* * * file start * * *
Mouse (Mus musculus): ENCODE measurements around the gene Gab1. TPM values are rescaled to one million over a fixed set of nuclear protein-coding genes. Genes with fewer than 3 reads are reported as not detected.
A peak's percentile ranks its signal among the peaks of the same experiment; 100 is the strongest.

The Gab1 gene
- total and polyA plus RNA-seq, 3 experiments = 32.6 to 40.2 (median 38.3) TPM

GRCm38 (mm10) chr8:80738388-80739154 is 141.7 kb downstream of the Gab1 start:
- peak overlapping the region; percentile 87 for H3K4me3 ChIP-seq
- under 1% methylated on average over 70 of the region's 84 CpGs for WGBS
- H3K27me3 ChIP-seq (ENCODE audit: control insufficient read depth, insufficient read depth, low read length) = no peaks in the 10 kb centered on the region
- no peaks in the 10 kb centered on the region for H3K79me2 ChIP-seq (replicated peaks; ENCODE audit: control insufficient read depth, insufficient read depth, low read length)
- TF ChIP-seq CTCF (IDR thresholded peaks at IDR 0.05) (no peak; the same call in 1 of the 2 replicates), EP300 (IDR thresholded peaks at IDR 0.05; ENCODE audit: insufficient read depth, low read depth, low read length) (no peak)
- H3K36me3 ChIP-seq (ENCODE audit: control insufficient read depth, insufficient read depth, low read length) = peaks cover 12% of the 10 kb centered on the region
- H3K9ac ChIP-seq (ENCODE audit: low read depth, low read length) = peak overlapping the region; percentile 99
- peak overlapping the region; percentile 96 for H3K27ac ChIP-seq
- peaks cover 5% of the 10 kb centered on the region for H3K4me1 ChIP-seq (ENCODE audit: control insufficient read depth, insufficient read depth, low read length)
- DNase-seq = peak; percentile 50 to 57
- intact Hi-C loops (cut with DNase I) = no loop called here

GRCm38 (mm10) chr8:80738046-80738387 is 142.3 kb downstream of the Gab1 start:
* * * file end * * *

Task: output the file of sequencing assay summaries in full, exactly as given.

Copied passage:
Mouse (Mus musculus): ENCODE measurements around the gene Gab1. TPM values are rescaled to one million over a fixed set of nuclear protein-coding genes. Genes with fewer than 3 reads are reported as not detected.
A peak's percentile ranks its signal among the peaks of the same experiment; 100 is the strongest.

The Gab1 gene
- total and polyA plus RNA-seq, 3 experiments = 32.6 to 40.2 (median 38.3) TPM

GRCm38 (mm10) chr8:80738388-80739154 is 141.7 kb downstream of the Gab1 start:
- peak overlapping the region; percentile 87 for H3K4me3 ChIP-seq
- under 1% methylated on average over 70 of the region's 84 CpGs for WGBS
- H3K27me3 ChIP-seq (ENCODE audit: control insufficient read depth, insufficient read depth, low read length) = no peaks in the 10 kb centered on the region
- no peaks in the 10 kb centered on the region for H3K79me2 ChIP-seq (replicated peaks; ENCODE audit: control insufficient read depth, insufficient read depth, low read length)
- TF ChIP-seq CTCF (IDR thresholded peaks at IDR 0.05) (no peak; the same call in 1 of the 2 replicates), EP300 (IDR thresholded peaks at IDR 0.05; ENCODE audit: insufficient read depth, low read depth, low read length) (no peak)
- H3K36me3 ChIP-seq (ENCODE audit: control insufficient read depth, insufficient read depth, low read length) = peaks cover 12% of the 10 kb centered on the region
- H3K9ac ChIP-seq (ENCODE audit: low read depth, low read length) = peak overlapping the region; percentile 99
- peak overlapping the region; percentile 96 for H3K27ac ChIP-seq
- peaks cover 5% of the 10 kb centered on the region for H3K4me1 ChIP-seq (ENCODE audit: control insufficient read depth, insufficient read depth, low read length)
- DNase-seq = peak; percentile 50 to 57
- intact Hi-C loops (cut with DNase I) = no loop called here

GRCm38 (mm10) chr8:80738046-80738387 is 142.3 kb downstream of the Gab1 start: